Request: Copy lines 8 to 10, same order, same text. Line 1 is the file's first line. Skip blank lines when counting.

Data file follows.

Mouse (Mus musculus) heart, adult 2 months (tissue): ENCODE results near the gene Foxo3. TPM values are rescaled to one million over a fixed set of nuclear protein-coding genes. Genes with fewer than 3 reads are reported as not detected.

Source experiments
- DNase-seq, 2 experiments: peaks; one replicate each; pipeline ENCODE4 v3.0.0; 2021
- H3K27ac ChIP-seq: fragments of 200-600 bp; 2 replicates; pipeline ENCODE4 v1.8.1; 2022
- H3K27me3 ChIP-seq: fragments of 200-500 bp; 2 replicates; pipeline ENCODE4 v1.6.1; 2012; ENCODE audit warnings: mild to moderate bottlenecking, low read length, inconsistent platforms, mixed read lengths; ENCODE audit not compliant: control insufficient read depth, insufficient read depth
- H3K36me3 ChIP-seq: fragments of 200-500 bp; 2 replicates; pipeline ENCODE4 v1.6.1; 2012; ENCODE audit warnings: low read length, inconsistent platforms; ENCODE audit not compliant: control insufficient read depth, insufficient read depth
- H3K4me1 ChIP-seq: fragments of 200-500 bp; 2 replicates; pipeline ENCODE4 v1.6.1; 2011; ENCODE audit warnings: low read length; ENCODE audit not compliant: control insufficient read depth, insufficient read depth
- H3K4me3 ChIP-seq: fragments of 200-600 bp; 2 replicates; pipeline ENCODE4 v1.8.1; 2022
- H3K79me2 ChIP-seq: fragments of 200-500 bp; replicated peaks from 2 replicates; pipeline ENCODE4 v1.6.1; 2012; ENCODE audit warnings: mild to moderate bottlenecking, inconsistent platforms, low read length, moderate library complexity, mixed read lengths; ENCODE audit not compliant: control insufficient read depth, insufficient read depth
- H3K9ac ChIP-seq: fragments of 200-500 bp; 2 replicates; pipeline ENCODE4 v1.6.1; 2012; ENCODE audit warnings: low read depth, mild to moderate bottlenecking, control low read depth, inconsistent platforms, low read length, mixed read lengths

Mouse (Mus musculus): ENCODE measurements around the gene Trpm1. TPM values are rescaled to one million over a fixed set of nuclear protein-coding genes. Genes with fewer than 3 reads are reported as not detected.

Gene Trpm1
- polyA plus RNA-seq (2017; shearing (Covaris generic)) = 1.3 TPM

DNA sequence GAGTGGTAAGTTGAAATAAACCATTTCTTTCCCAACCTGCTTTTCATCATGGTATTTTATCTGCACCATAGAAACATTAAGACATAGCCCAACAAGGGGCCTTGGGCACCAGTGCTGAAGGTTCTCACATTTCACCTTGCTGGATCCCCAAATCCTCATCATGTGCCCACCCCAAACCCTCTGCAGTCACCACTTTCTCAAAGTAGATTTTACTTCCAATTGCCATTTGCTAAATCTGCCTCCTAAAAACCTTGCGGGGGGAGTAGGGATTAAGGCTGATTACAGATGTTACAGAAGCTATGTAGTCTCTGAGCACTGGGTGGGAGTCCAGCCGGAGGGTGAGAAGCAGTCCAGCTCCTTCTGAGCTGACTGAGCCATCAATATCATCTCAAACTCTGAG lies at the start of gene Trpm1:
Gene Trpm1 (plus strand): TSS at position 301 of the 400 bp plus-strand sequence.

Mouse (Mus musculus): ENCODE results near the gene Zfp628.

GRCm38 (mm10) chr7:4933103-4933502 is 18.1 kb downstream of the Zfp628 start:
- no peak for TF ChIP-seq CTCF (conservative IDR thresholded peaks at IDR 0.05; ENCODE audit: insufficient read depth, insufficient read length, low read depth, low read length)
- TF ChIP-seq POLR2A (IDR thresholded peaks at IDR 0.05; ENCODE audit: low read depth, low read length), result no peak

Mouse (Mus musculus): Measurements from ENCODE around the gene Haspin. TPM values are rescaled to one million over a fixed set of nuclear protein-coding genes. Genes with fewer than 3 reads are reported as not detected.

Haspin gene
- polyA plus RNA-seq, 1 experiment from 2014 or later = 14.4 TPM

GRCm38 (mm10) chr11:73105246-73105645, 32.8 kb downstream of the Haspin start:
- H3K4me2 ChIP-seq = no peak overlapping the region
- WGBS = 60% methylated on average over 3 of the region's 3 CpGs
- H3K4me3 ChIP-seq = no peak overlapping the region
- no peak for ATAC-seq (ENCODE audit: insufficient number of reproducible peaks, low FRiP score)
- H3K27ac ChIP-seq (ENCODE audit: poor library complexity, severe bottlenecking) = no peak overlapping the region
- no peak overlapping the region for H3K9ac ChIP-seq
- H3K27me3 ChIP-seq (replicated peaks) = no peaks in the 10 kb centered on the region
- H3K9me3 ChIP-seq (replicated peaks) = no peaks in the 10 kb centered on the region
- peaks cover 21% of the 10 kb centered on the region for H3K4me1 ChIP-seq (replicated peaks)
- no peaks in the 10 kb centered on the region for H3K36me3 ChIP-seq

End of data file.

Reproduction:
- H3K4me3 ChIP-seq: fragments of 200-600 bp; 2 replicates; pipeline ENCODE4 v1.8.1; 2022
- H3K79me2 ChIP-seq: fragments of 200-500 bp; replicated peaks from 2 replicates; pipeline ENCODE4 v1.6.1; 2012; ENCODE audit warnings: mild to moderate bottlenecking, inconsistent platforms, low read length, moderate library complexity, mixed read lengths; ENCODE audit not compliant: control insufficient read depth, insufficient read depth
- H3K9ac ChIP-seq: fragments of 200-500 bp; 2 replicates; pipeline ENCODE4 v1.6.1; 2012; ENCODE audit warnings: low read depth, mild to moderate bottlenecking, control low read depth, inconsistent platforms, low read length, mixed read lengths